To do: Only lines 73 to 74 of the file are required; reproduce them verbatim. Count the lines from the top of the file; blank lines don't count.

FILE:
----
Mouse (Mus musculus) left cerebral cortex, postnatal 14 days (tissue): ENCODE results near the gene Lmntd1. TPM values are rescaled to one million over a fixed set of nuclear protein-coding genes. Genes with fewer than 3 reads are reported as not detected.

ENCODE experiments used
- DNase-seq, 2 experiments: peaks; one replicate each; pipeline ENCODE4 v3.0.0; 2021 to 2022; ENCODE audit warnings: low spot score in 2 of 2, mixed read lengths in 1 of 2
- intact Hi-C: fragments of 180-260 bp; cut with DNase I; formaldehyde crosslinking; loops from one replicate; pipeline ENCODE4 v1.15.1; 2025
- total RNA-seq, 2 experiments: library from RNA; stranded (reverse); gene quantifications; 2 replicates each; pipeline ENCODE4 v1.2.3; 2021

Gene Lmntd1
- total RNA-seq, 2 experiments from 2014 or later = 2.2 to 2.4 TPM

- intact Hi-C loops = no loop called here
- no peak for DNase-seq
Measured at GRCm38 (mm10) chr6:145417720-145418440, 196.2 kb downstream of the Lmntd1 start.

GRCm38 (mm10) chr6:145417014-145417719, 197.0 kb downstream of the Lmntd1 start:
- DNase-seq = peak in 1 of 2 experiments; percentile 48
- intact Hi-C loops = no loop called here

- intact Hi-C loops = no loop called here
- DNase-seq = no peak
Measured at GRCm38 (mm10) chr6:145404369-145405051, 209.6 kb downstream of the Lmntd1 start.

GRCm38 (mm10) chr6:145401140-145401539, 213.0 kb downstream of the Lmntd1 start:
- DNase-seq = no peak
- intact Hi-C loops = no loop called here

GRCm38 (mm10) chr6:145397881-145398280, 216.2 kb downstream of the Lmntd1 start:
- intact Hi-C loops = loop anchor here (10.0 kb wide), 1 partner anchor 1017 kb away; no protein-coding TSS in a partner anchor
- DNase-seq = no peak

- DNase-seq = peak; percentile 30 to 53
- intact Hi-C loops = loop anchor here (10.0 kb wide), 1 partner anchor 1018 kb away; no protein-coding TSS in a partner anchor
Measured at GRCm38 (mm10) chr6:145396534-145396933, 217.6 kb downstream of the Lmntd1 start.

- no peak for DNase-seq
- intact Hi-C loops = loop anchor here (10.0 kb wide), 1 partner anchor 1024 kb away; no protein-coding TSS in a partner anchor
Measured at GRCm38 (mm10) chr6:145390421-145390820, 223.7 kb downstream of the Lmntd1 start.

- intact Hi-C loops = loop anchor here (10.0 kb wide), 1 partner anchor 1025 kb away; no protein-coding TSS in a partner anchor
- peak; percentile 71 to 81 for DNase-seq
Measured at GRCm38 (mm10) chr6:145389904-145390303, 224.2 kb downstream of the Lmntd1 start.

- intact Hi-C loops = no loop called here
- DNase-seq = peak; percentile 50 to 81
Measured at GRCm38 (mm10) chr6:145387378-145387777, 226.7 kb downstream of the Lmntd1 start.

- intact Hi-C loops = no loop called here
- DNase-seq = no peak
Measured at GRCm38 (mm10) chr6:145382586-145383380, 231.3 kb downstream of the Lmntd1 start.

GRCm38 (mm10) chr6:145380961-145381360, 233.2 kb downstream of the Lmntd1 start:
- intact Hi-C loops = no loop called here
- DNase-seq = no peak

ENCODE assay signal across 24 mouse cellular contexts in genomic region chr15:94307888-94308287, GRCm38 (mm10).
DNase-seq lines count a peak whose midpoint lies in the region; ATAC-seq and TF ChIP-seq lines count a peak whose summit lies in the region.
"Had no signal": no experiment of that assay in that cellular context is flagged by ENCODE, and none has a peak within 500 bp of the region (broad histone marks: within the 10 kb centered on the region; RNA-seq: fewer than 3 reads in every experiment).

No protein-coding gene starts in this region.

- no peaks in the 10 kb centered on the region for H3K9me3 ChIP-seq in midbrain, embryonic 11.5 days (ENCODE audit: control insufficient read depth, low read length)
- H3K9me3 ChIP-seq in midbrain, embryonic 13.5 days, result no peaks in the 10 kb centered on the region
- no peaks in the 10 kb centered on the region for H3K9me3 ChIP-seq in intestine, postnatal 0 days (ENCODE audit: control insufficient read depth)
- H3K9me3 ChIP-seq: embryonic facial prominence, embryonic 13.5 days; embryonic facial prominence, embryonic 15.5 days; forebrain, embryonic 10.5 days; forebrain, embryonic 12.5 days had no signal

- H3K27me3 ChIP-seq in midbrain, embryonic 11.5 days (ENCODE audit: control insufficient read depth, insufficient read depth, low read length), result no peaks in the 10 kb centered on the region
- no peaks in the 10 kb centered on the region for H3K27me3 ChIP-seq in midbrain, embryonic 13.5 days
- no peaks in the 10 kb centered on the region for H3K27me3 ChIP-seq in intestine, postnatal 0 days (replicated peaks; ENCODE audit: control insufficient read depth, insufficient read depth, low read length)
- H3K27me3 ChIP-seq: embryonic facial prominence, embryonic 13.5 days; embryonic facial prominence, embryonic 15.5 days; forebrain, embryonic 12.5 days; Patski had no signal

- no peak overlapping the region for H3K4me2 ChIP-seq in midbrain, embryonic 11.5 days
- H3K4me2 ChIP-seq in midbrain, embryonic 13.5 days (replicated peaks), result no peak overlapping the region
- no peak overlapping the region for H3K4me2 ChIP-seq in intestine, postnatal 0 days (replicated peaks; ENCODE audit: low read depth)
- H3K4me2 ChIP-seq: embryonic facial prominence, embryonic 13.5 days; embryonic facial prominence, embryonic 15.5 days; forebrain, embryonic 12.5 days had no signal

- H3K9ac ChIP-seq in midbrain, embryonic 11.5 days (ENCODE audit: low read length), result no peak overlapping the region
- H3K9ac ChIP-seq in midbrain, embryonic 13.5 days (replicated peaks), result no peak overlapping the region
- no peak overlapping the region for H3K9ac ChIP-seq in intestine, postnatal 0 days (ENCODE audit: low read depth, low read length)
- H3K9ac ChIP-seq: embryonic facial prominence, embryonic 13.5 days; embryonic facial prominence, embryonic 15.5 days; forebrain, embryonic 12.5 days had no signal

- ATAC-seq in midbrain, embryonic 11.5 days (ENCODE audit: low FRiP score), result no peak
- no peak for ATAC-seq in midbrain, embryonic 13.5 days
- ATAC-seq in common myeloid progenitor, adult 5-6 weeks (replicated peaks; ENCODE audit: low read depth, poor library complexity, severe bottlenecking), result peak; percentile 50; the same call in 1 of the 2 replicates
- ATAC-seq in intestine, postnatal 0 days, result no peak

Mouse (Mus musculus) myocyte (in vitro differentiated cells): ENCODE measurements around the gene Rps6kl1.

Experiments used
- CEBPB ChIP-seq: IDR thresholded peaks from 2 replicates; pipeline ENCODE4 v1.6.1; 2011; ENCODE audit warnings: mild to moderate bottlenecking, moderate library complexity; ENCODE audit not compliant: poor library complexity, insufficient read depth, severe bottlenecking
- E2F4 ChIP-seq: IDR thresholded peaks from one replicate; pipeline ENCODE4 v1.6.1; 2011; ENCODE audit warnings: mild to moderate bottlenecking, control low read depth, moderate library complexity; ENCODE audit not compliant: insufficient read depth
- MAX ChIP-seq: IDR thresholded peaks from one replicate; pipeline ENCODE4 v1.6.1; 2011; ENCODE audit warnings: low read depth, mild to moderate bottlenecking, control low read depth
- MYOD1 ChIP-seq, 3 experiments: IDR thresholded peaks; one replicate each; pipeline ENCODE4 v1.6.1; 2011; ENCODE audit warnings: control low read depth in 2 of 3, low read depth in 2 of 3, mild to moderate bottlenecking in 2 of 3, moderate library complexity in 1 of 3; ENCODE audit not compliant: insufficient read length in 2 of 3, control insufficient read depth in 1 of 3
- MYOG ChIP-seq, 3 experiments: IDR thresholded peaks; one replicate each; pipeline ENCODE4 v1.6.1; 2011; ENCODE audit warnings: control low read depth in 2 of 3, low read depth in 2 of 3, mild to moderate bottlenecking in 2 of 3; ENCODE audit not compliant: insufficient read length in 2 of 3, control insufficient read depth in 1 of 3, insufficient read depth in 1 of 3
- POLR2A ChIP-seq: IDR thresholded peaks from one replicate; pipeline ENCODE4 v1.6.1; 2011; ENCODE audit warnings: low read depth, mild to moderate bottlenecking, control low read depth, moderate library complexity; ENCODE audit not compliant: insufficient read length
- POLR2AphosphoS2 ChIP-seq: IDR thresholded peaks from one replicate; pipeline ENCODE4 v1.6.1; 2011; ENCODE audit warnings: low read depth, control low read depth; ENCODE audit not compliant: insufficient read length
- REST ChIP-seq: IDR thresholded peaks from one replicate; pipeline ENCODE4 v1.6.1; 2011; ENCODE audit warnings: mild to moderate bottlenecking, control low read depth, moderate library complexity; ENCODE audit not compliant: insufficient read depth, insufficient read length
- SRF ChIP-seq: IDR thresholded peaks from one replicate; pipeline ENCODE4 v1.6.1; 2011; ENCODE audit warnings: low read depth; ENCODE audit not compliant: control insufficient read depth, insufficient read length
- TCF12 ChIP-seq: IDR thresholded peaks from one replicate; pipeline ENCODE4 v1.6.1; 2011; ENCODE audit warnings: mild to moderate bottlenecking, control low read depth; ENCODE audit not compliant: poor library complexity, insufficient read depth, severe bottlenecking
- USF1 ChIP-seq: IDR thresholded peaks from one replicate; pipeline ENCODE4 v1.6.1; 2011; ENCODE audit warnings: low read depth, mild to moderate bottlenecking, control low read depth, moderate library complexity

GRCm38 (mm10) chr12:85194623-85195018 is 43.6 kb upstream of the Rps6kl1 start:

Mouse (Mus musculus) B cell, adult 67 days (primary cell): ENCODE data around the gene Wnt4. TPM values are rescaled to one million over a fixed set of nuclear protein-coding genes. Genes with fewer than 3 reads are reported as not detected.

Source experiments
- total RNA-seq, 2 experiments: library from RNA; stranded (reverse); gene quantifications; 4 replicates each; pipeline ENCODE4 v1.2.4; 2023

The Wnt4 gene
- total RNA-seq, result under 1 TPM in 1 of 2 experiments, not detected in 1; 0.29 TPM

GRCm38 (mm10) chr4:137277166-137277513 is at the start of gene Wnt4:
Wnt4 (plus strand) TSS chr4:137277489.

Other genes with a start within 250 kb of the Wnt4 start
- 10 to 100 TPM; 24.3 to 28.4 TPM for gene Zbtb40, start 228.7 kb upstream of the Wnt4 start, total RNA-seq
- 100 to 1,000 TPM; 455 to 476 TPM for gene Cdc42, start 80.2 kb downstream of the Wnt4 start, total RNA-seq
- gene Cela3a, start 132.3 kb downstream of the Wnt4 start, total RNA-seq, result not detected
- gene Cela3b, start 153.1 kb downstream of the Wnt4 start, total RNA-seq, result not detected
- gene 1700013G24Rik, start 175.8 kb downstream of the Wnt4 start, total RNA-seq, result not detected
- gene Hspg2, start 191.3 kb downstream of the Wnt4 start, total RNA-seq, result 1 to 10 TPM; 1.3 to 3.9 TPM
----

- POLR2AphosphoS2 ChIP-seq: IDR thresholded peaks from one replicate; pipeline ENCODE4 v1.6.1; 2011; ENCODE audit warnings: low read depth, control low read depth; ENCODE audit not compliant: insufficient read length
- REST ChIP-seq: IDR thresholded peaks from one replicate; pipeline ENCODE4 v1.6.1; 2011; ENCODE audit warnings: mild to moderate bottlenecking, control low read depth, moderate library complexity; ENCODE audit not compliant: insufficient read depth, insufficient read length